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Medicinal Herbs A-L



Agrimony (Agrimonia eupatoria)
This wildflower is a popular herbal remedy. Quite a few people use it for gastrointestinal complaints and to strengthen the stomach, intestines, gallbladder and kidneys. It is reported to have antibiotic and blood-purifying properties.
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Alfalfa (Medicago sativa)
The Arabs fed this nutritious herb to their horses, believing that it strengthened the animals. Today, herbalists say alfalfa may help prevent coronary artery disease. It also has been used for peptic ulcers and bowel problems, and to stimulate appetite. Avoid alfalfa if you have immune system problems.
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Angelica (Angelica archangelica)
According to legend, this herb got its name from the archangel Raphael, who recommended it as a remedy for the Great Plague. Today, angelica grows in northern Europe and Asia. It is sometimes used for rheumatism, stomach ulcers, stomach cramps, premenstrual syndrome, headache, fatigue and respiratory discharge. Avoid excessive, and check with a doctor first if you have diabetes or kidney disease.
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Astragalus (Astragalus membranaceous)
This herb is a favorite in China, where some studies indicate that it may boost the immune system and help the body ward off disease. Herbalists also say it is a mild stimulant.
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Barberry  Bark (Berberis vulgaris)
Barberry bark is found in northeastern states and some areas of the western United States. It is believed to help people who are experiencing liver problems, high blood pressure, arthritis and gastrointestinal complaints. It also may improve circulation, according to some reports.
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Bayberry (Myrica certifera)
This long-used native American plant has reportedly relieved hemorrhoids and enhanced circulation. Some people claim it tones and revitalizes all the body's tissues. Excessive doses may induce vomiting.
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Bee Pollen
Bee pollen is more than an herb. It is a superior mixture of nutrients that have been used for all kinds of conditions: fatigue, allergies, prostate gland inflammation, stomach and bowel complaints, and much more.
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Betony (Stachys officinalis)
Over the years, herbalists have turned to betony for such problems as flatulence, heartburn, headaches, fatigue, bladder irritation, excessive perspiration, coughing and respiratory congestion. This plant is also known as wood betony, and it comes from Europe.
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Bilberry (Vaccinium myrtillus)
Many people who have poor nighttime vision ("night blindness") say that bilberry has helped them tremendously. For some, it means the difference between independence and dependence. Bilberry, which grows in Europe and the northern U.S., also has a reputation for helping with nearsightedness, diarrhea, irregularity, gas, stomach cramps, bladder problems, diabetes and coughs. Prolonged use may be hazardous.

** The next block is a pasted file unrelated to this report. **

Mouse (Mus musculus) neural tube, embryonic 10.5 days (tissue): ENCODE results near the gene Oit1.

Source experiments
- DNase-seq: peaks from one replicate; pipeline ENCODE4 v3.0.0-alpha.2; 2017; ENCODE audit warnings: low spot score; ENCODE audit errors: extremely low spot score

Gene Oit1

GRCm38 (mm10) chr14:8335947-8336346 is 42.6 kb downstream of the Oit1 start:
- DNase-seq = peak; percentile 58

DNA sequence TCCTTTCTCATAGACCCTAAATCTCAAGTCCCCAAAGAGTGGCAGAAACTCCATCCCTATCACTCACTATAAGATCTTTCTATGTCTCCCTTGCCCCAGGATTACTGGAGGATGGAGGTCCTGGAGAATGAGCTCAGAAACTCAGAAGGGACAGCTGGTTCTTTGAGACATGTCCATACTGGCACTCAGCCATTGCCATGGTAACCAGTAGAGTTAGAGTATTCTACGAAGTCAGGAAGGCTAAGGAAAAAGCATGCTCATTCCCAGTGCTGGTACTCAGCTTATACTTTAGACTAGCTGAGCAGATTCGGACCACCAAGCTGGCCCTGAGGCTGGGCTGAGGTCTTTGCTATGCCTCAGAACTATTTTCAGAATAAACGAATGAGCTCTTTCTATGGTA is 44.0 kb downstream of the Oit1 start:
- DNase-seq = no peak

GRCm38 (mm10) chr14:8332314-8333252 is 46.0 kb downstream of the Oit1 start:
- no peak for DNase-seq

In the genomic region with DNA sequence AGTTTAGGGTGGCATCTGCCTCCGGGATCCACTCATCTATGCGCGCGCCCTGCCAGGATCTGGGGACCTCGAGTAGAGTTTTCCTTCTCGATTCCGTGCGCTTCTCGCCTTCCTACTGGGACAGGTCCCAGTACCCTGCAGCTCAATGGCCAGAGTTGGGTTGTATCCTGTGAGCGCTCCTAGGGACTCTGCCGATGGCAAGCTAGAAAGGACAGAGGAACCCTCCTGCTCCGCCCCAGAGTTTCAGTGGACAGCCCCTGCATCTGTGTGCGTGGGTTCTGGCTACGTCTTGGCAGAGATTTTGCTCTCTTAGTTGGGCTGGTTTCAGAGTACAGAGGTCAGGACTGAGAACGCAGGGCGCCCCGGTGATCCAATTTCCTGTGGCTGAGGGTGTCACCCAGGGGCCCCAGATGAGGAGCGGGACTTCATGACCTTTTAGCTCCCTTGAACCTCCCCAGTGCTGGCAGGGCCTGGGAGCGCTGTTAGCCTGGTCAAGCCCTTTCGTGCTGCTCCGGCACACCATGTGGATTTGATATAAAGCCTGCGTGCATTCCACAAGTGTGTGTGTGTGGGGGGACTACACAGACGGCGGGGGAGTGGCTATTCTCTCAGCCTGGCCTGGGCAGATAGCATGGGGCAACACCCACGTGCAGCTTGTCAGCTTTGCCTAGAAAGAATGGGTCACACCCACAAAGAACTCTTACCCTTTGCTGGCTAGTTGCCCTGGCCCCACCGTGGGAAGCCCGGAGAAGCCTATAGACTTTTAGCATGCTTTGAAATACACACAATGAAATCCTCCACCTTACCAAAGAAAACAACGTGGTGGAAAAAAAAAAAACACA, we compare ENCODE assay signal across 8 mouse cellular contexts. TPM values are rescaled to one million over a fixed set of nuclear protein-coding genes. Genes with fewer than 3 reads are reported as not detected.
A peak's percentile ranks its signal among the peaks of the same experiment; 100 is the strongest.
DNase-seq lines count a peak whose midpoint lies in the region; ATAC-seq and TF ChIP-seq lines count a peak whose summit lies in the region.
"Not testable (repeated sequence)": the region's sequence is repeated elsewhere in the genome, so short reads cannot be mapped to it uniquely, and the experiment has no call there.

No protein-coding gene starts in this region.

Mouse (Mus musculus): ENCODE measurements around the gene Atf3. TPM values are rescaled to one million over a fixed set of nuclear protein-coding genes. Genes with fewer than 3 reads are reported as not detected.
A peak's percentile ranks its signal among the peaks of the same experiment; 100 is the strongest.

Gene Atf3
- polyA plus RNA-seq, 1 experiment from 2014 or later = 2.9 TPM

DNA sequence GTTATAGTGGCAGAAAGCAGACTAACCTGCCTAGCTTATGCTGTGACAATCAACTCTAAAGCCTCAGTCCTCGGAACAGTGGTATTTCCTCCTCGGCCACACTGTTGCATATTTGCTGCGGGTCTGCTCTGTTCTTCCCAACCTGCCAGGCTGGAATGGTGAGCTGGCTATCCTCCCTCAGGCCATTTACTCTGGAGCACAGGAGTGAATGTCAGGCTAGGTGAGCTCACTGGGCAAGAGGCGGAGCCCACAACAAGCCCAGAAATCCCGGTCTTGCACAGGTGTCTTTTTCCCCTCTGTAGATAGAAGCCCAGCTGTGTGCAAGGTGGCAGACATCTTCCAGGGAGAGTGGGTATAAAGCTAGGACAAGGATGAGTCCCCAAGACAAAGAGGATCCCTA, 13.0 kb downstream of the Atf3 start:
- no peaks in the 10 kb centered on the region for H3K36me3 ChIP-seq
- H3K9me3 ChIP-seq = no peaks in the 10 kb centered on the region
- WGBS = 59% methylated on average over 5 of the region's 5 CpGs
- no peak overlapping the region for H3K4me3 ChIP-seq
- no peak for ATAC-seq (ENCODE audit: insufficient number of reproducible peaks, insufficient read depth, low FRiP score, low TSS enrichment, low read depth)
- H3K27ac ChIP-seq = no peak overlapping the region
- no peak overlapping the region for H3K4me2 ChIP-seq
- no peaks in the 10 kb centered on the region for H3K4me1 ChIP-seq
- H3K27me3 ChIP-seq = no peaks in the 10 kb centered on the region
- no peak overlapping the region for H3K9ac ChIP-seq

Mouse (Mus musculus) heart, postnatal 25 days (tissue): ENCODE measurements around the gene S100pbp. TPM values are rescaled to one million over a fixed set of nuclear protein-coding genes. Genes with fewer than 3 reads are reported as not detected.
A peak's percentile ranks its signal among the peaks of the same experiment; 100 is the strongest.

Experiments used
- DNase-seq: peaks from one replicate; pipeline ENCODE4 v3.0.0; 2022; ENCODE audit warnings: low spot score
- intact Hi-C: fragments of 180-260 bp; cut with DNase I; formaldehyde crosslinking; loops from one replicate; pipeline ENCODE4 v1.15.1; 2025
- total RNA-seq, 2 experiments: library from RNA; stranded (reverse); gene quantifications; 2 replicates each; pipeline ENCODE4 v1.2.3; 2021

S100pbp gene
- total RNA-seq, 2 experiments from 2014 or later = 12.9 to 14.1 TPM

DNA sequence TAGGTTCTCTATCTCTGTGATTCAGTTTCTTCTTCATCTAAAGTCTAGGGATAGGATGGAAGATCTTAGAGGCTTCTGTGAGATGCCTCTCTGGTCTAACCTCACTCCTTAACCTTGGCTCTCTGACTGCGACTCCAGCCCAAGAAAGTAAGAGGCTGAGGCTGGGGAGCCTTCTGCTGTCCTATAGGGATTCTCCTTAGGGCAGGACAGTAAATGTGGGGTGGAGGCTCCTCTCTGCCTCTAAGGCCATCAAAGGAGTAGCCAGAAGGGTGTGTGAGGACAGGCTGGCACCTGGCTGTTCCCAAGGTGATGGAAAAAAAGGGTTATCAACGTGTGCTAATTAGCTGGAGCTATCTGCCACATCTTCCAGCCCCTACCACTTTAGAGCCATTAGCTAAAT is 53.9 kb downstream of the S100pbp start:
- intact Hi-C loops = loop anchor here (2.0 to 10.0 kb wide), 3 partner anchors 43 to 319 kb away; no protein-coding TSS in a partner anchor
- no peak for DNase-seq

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Bistort (Polygonum bistorta)
Herbalists may suggest this herb for people who suffer from diarrhea, hemorrhoids, water retention or edema. It is also used to strengthen the body's natural functions. Bistort grows in Europe and the Rocky Mountains.
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Black Cohosh (Cimicifuga racemosa)
The herbal history of black cohosh dates back at least as far as the early native Americans. This versatile herb has been recommended for respiratory ailments (especially asthma and bronchitis), rheumatism, muscle cramps and neuralgia. Because black cohosh reportedly contains natural estrogen, it is believed to relieve menstrual cramps and to make for an easier childbirth.
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Bladderwrack (Fucus vesiculosus)
This herb is also known as seawrack. Made from seaweed, it is sometimes used for weight loss because of its reported diuretic properties. However, it should not be used for prolonged periods.
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Blessed Thistle (Cnicus benedictus)
People who use and appreciate blessed thistle claim that it stimulates the body's production of bile. This action, they say, makes the herb particularly valuable for liver problems. Blessed thistle also has been used to normalize the menstrual cycle, reduce body temperature during a fever, enhance circulation and stimulate the appetite.
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Blue Cohosh (Caulophyllum thalictroides)
This cousin of black cohosh offers many of the same properties, and is said to be especially effective at regulating the menstrual cycle. However, blue cohosh should be used only with the supervision of a doctor or herbalist.
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Blue Flag (Iris versicolor)
Blue flag is frequently added to lotions because of its reported benefits as a skin soother. It also has been used internally for stomach ailments, sinus conditions and migraine headaches. Some people claim it helps to cleanse and purify the bloodstream. Blue flag may cause a rash, and it may affect the digestive system, liver or pancreas. Use it with caution.
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Borage (Borago officinalis)
Borage is believed to help people who have arthritis, thanks to its reported anti-inflammatory properties. It also has been used for fever, nervousness and fatigue.
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Buchu (Barosma betulina)
The Hottentots of South Africa used buchu centuries ago. Even today, it has retained its reputation as a mild stimulant and as a remedy for urinary tract and prostate gland complaints (especially when combined with uva ursi). The urinary uses are apparently related to buchu's diuretic properties.
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Burdock (Arctium lappa)
Burdock comes from Europe and the northern U.S. Herbalists claim it's the best blood cleanser nature has to offer, and it's often used for arthritis and neuralgia. It is also believed that burdock has diuretic qualities that are helpful for urinary tract problems.